A group of daring masters of deception hacked into Bangladesh's central bank and used stolen credentials to transfer $81 million from the country's account at the New York Federal Reserve to the Philippines, then disappeared with the loot.
The heist occurred over a month ago but wasn't disclosed until last week. On Tuesday, Bangladesh Bank Governor Atiur Rahman resigned amid ever-expanding fallout from the theft. The federal reserve here has denied any responsibility, saying that the security breach happened on the South Asian nation's end.
The purse could have been much bigger—the thieves had initiated transfer requests for $950 million—had someone not misspelled a word in one request, causing intermediary Deutsche Bank to call Bangladesh to make sure the money movement was legit.
The heist was set in motion over a weekend in early February, when Bangladesh Bank was closed. Hackers breached the bank's systems and stole payment transfer logins, then used the information to send nearly three dozen transfer requests to the Federal Reserve Bank of New York, seeking to send the nearly $1 billion to various entities in the Philippines and Sri Lanka.
We're not clear on how one withdraws $81 million from a bank of this size, but it probably helps when the security cameras are disabled. (Google Maps)
Four of those requests went through, all to the Philippines, but a fifth, seeking $20 million for a Sri Lankan nonprofit called the Shalika Foundation, was flagged because whoever filled out the form misspelled "foundation" as "fandation." (Reuters reports that there is no Shalika Foundation registered in Sri Lanka.) The Federal Reserve, meanwhile, said that it flagged the transfers for Bangladesh due to the unusual number of transfers to private organizations, but apparently not in time to stop the haul from flowing out of a bank branch in the Philippines.
The money was consolidated into one account at the Philippines' RCBC bank, and on February 9th, four people went to a branch in Makati City, just outside of Manila, and withdrew the whole $81 million. Conveniently, as a bank official told the Philippine senate on Monday, the bank's camera's were "not functioning" at the time. Subsequent investigation revealed that the bank accounts had been opened using fake driver's licenses, and visits to the employers and addresses listed on the account documents showed those were also bogus.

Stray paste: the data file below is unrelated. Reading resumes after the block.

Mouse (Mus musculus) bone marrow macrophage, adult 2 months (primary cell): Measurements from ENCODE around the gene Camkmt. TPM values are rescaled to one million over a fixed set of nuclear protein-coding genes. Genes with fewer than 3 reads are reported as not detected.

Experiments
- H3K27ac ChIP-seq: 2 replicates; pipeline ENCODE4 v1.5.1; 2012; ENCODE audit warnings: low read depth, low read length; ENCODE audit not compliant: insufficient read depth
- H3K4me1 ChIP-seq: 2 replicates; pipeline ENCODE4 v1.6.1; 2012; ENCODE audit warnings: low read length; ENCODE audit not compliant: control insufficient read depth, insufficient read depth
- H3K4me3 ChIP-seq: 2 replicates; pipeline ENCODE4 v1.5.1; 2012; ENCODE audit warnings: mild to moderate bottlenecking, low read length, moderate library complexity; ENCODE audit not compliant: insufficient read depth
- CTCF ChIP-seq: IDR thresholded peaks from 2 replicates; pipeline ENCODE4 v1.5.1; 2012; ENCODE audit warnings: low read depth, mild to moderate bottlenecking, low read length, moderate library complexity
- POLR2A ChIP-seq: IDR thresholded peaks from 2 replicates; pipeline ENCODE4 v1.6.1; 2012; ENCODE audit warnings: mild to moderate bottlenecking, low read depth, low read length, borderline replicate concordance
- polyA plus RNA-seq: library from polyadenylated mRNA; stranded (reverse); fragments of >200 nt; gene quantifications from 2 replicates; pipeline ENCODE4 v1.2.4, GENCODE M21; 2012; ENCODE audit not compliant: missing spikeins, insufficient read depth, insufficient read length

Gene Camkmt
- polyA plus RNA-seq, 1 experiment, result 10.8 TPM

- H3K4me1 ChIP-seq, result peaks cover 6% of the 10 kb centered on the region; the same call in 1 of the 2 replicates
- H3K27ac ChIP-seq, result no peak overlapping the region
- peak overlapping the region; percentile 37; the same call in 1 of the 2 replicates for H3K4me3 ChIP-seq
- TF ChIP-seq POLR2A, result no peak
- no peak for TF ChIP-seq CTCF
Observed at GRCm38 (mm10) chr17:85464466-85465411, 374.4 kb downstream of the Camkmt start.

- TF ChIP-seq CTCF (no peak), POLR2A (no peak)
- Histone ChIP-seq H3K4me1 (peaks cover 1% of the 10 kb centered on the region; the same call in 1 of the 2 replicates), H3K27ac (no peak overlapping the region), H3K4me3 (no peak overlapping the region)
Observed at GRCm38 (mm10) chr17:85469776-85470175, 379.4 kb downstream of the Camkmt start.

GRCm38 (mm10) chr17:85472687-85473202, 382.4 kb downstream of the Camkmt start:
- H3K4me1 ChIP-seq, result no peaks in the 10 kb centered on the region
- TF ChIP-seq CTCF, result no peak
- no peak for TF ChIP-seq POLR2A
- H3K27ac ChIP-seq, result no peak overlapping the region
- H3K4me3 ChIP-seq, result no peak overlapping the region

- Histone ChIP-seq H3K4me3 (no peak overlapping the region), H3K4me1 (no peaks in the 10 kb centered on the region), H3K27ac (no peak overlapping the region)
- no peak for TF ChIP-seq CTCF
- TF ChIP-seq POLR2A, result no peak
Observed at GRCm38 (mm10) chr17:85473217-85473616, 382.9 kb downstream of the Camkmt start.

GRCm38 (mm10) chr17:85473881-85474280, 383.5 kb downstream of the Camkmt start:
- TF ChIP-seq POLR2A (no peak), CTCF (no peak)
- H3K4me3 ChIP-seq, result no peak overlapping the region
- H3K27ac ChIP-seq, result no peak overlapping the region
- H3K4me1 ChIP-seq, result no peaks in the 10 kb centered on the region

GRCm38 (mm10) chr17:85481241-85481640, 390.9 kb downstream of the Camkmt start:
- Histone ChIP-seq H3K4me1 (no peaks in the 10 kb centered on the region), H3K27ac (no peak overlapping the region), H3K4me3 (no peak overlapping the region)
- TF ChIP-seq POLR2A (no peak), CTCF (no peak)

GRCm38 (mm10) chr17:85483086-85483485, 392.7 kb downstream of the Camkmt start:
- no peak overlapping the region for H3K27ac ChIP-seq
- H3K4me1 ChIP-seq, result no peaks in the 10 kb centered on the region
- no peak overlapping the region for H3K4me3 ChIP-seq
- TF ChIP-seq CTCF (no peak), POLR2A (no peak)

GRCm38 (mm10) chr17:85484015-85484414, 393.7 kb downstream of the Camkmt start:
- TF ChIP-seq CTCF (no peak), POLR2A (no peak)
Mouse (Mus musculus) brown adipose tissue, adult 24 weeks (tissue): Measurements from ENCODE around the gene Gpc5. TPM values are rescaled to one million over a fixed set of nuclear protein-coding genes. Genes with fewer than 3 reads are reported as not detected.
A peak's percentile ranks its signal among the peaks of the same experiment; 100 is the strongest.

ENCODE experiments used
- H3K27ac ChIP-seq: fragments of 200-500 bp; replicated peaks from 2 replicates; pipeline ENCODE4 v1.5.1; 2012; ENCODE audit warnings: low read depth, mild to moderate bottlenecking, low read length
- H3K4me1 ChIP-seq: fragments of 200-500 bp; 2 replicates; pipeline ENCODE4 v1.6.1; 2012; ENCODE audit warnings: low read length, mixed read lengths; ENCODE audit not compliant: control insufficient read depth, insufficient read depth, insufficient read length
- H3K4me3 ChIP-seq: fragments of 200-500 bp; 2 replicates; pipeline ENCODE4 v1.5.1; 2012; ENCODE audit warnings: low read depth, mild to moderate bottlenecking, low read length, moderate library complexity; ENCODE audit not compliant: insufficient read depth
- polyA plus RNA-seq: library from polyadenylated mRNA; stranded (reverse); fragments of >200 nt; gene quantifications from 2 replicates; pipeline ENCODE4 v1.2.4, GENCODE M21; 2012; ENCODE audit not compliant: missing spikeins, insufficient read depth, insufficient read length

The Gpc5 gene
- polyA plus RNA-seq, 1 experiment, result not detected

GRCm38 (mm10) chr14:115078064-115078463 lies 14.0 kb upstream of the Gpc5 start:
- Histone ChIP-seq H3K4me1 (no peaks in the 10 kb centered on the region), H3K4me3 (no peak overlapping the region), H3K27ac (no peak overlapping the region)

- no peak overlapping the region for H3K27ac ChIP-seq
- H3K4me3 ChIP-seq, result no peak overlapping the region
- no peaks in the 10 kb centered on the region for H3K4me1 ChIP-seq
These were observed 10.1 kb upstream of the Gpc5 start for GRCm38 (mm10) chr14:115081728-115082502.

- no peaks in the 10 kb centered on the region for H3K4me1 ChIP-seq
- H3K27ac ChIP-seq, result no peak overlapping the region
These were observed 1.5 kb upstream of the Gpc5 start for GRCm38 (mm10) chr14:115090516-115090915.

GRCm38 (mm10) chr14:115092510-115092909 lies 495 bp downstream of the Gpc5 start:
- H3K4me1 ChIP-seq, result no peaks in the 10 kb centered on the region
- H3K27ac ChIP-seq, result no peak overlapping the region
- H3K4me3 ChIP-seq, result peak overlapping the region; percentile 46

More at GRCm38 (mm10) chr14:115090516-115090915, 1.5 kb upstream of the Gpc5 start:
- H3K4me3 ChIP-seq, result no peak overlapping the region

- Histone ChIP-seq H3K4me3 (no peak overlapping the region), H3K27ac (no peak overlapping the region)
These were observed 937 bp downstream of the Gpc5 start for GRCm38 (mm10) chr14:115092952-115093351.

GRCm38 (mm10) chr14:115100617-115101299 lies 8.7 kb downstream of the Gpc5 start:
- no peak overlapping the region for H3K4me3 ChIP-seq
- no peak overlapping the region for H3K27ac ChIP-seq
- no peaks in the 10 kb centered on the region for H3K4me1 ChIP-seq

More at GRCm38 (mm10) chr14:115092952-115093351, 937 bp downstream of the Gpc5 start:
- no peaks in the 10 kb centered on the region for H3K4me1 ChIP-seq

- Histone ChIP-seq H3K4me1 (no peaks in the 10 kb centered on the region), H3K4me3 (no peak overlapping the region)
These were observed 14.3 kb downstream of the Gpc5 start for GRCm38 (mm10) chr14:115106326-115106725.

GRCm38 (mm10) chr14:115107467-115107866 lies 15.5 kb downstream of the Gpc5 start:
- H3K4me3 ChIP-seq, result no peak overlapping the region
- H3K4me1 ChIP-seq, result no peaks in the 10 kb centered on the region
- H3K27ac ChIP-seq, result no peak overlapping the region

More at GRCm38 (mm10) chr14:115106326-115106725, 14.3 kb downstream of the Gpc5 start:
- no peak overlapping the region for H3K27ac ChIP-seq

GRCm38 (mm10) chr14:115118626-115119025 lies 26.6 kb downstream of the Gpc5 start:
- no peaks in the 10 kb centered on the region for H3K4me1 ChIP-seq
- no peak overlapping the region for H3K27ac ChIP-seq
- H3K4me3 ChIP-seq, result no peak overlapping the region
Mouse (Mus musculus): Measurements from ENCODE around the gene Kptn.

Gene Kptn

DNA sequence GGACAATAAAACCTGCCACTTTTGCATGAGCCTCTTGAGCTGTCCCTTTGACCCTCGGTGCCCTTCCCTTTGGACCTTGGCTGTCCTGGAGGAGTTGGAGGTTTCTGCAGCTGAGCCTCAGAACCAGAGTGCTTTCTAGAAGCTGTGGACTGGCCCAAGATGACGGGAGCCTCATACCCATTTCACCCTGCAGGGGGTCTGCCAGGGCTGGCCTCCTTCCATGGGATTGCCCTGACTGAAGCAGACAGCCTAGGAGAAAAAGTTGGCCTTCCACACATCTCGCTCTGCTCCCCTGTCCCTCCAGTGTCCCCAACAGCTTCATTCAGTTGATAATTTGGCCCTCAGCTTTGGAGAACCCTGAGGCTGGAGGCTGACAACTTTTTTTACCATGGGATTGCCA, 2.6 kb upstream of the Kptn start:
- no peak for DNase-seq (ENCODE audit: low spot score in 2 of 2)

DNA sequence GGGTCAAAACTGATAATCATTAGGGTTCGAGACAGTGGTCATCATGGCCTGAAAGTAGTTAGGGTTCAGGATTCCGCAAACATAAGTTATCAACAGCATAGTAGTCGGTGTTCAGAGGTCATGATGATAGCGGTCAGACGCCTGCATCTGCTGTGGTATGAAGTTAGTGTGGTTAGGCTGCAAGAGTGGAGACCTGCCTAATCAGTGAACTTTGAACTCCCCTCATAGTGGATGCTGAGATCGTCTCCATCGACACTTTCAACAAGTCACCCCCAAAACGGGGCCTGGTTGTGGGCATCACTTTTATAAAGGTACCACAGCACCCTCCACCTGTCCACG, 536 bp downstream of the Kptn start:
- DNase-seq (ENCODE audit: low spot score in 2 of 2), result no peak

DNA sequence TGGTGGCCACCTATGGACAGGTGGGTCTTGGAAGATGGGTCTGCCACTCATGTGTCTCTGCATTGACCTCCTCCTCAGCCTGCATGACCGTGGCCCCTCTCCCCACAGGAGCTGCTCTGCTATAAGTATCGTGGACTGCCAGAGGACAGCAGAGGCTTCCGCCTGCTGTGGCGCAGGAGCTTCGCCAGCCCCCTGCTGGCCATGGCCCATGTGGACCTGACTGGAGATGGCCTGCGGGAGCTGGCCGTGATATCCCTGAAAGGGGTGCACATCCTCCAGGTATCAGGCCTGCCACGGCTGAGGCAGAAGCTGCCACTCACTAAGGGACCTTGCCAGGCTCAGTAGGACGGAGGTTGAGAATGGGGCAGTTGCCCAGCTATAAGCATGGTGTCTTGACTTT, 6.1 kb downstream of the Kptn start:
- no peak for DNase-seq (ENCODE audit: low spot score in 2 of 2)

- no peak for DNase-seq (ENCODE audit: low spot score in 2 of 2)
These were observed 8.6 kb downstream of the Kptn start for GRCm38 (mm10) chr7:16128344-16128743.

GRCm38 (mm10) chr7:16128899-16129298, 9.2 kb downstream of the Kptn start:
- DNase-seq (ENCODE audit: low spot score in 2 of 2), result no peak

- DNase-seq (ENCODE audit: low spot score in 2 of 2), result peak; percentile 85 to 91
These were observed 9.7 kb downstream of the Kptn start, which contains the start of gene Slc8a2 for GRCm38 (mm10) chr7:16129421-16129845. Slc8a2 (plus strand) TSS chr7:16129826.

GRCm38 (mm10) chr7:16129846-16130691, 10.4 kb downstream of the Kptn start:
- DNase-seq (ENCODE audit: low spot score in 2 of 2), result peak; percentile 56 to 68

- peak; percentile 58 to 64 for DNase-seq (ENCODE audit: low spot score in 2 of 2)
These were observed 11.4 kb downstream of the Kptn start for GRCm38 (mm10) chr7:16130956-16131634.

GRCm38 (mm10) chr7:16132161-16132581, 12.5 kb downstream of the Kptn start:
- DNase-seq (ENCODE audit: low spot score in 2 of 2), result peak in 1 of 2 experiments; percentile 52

From there, the money made its way to a money changer, who sent $30 million in dollars and Philippine pesos to a Chinese man who runs junkets for big-money casino patrons, $29 million to an account of a nearby casino resort called Solaire, and $21 million to the account of a Philippine gambling company called Eastern Hawaii Leisure co. A spokesperson for Solaire's parent company told Reuters that the $29 million was transferred at the request of the junket operator, Weikang Xu, and exchanged for chips.
Teofisto Guingona, head of the Philippines Senate anti-corruption committee said they have hit a wall at the casinos.
"The paper trail ends there. That is the problem," he told the newswire service. "Right now we are at a dead end."
Presumably Xu has been a hard guy to track down.
The head of the money-changing company that helped convert the ill-gotten lucre to cash apologized and said she would give the commission for the job, the equivalent of $226,356, to Bangladesh.
An anti-money-laundering agency in the Philippines told the Philippine Senate it has frozen 44 accounts in connection with the investigation. Silicon Valley tech companies are consulting on the probe.